This has to be one of the toughest assignments in leadership, but there are leaders who are especially gifted in helping things come to an end. When I was in retail, there were some store closing experts. Many times a new store was opening across town and one store, perhaps in an older, more established part of town, was closing to make room for the new. That’s never popular, but these leaders knew how to come in, evaluate, assess what could be salvaged, help the employees transition, and leave the area as painlessly as possible, so the excitement for the new would not be lost in mourning what would be gone. They were seasonal experts in leadership.

(Frankly, although this is the subject for another post – some churches needs one of these leaders.)

Granted, each of these scenarios can often find new leadership positions within the same organization, but the key understanding is they are leaders for a season. An assignment. A specific need. When the need is met the season often has to change.

If a leader does what he or she has been called to do, there is no shame in doing ONLY what the leader was called to do. Recognizing and discerning this helps leaders and the organizations they lead to be healthier.

Have you ever been the leader for a season?

The Most Successful Organizations Empower People to Think

Without worrying about the rules...

Several years ago I had problems with my cable service. I made numerous phone calls and several trips to the company; all in an attempt to correct the problem while politely obeying what I was told to do. I realize as a pastor my community reputation is on the line and so I try to be extremely respectful in dealings with the public – even when I’m frustrated. (Actually, I am reminded it’s Biblical to guard the tongue.)

And, I was frustrated. This adventure went on for weeks with each phone call and visit ending with no solution to my problem. I was simply given another step I needed to make. One more phone call. One more visit. No solutions.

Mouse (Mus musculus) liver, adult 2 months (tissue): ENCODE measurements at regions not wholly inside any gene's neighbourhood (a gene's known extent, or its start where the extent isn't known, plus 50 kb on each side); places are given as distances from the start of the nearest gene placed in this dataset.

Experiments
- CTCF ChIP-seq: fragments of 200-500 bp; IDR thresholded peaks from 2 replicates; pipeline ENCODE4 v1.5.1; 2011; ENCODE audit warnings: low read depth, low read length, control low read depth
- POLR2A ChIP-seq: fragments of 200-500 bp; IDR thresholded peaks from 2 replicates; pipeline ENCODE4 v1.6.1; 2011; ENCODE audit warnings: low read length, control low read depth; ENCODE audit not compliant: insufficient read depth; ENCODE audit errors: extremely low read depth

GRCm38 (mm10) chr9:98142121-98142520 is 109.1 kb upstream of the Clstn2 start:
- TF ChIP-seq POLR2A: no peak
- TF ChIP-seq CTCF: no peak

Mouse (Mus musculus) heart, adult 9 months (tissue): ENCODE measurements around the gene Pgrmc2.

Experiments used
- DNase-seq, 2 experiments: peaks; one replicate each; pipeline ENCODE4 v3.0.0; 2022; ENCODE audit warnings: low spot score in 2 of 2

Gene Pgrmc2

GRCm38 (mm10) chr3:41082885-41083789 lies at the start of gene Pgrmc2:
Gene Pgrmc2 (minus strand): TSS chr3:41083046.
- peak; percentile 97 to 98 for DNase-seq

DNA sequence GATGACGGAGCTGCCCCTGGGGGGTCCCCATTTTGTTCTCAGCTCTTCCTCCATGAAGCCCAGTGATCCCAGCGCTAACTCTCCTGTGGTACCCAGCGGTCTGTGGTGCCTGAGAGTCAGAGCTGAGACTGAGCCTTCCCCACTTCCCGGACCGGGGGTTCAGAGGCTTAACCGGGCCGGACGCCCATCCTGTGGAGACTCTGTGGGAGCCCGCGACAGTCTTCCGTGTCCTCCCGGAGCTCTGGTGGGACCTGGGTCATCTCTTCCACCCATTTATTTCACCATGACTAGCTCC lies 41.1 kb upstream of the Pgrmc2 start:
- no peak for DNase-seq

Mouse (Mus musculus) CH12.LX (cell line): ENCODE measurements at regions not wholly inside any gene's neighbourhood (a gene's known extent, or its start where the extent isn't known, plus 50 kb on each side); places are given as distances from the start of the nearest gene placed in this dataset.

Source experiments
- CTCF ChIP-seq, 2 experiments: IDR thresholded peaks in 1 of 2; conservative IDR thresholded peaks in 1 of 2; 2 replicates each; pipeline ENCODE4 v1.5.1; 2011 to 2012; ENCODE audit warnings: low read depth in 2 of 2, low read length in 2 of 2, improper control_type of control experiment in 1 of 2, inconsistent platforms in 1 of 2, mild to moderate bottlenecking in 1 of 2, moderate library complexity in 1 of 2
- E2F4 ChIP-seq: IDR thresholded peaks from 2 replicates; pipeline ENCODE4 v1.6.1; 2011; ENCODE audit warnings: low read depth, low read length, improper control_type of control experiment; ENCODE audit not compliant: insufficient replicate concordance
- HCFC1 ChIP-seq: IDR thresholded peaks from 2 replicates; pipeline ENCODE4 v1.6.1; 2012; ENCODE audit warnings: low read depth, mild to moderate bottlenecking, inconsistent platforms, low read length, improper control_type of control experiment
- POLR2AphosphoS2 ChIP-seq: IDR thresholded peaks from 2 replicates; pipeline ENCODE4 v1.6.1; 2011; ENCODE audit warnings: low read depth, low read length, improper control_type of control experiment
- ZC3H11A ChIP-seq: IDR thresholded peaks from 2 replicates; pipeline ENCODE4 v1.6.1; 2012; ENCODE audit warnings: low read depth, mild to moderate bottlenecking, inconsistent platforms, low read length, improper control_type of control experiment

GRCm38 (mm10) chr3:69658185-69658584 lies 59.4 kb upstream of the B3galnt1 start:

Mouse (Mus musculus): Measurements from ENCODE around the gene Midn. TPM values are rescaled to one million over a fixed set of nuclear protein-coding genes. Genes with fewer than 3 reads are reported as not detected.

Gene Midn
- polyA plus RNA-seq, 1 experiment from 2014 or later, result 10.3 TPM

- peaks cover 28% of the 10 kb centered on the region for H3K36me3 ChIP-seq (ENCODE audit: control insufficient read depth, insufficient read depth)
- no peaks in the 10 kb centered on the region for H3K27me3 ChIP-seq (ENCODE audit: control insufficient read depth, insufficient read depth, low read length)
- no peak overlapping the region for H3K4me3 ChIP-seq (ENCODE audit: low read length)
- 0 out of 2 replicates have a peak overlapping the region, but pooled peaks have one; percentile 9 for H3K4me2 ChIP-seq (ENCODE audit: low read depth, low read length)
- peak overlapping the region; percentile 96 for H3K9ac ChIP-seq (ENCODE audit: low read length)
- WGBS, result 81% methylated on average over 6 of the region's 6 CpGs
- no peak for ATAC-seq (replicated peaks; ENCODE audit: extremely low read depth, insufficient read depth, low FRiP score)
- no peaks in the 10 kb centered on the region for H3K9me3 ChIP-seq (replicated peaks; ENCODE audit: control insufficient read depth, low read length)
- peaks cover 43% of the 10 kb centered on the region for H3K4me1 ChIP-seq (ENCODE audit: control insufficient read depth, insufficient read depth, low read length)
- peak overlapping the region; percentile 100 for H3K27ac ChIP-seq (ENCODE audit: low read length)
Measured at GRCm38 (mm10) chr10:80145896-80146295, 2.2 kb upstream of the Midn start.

And, yet, the most frustrating part of all – each unresolved phone call and visit ended the same way – with the service person who had not yet solved my problem, and had actually prolonged it, asking me the same question. “Is there anything else I can help you with today?”

It soon became obvious the company policy required them to ask this question at the conclusion of every service encounter. I get it. Give them a script. Help ensure uniform customer service. 

As I reflected on each conversation, however, it was apparent the customer service people had not freedom of what to say in their responses. They were trained what to say for certain situations, but couldn’t alter how they ended the conversation. How was I supposed to answer this standard closing question?

I hadn’t received any help. NONE. 

In fact, it seem I was being delayed from getting help. How could they help me with “anything else” when they hadn’t help me with anything?

I realize without some scripting most employees wouldn’t have a clue what to say, but instead of making me feel better about my situation, it only incited a negative emotion. (Which I tried – successfully for the most part – to control.)

This was a minor incident, and honestly not a deal in the story of my life, but it reminded me of an important organizational principle.

The most successful organizations empower employees the freedom to think for themselves.

They allow individuals to make the best decision – say the right things – at the moment for the setting they are in, realizing the best person to make a decision or determine what to say is the one having the conversation with the customer. In my situation, it may have been better to say something such as, “I’m sorry I couldn’t help you this time. We will continue to work to resolve your problem.”

Instead, I was recited a standard, pre-written line from a company handbook which really didn’t even apply to my situation.